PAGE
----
It's now legal to rip CDs and DVDs for personal use

Look at all these legal things you can now do

Like all good law-abiding citizens, you've no doubt been keeping those Limp Bizkit CDs on the shelf until the UK made it legal for you to copy them.

Well the great news is that, starting today, you can. It's now legal to copy CDs, DVDs and ebooks for your own personal use.

Creating a backup of personal media has been banned in the UK until now, meaning that, technically, ripping a CD to your iTunes was breaking the law - a rule you were all aware of and fully respected, of course.

But the UK government acknowledged that it was finally time to change this, and initially vowed to amend this in June. But Parliament was slow to push it through, which is why the change to UK copyright law is going live today.

Copy that floppy

However it adds that it is still unlawful to make copies for other people, or to copy something you haven't acquired legally yourself. That means no torrenting, and no ripping friends' CDs.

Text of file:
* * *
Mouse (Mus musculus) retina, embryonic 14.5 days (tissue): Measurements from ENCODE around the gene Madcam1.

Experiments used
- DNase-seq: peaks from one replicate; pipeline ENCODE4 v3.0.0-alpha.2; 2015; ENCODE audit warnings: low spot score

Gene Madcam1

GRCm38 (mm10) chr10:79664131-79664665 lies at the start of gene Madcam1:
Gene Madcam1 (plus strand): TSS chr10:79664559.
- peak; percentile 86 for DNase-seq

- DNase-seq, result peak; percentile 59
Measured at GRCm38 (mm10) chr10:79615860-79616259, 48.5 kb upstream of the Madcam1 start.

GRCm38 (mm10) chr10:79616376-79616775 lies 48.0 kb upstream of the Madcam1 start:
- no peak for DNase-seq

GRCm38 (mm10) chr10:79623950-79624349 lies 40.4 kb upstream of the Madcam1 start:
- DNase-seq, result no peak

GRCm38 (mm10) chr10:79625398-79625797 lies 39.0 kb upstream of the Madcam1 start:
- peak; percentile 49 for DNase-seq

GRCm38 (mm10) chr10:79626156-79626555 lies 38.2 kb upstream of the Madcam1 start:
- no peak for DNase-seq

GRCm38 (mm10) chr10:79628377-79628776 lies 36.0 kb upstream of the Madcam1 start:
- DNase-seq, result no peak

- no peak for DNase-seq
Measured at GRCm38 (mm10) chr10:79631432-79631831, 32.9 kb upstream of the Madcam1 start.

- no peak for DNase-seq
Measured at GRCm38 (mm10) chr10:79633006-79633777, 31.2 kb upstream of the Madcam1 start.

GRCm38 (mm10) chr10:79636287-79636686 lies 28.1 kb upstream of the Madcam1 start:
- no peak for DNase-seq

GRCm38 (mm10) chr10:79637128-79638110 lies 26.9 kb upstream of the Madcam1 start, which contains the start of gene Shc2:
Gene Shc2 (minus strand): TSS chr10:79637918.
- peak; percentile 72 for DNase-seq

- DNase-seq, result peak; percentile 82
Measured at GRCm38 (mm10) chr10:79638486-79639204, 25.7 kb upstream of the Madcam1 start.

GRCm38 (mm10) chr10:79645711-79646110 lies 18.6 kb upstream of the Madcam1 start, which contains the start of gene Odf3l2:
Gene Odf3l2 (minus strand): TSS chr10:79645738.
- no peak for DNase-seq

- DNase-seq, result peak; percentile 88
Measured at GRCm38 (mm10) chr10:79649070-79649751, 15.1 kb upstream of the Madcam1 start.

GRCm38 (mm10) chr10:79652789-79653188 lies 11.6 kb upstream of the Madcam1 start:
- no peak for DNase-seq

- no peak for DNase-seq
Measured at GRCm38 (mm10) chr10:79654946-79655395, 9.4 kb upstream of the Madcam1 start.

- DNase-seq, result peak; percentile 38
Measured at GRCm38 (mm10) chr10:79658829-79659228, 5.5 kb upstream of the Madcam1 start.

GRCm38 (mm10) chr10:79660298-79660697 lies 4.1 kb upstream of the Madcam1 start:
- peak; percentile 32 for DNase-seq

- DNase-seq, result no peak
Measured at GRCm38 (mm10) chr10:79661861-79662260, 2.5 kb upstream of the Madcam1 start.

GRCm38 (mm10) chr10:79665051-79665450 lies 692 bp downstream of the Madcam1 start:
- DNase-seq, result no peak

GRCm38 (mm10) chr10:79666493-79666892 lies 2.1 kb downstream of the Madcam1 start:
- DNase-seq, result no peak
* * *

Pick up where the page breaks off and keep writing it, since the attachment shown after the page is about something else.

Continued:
It also adds: "You are permitted to make personal copies to any device that you own, or a personal online storage medium, such as a private cloud. However, it is unlawful to give other people access to the copies you have made, including, for example, by allowing a friend to access your personal cloud storage."

Still, at least you can finally rip those CDs with peace of mind. A full overview of the changes can be found here.

  • There's this new thing called Spotify and it doesn't even need CDs! Fancy that.
Hugh Langley

Hugh Langley is the ex-News Editor of TechRadar. He had written for many magazines and websites including Business Insider, The Telegraph, IGN, Gizmodo, Entrepreneur Magazine, WIRED (UK), TrustedReviews, Business Insider Australia, Business Insider India, Business Insider Singapore, Wareable, The Ambient and more.

Hugh is now a correspondent at Business Insider covering Google and Alphabet, and has the unfortunate distinction of accidentally linking the TechRadar homepage to a rival publication.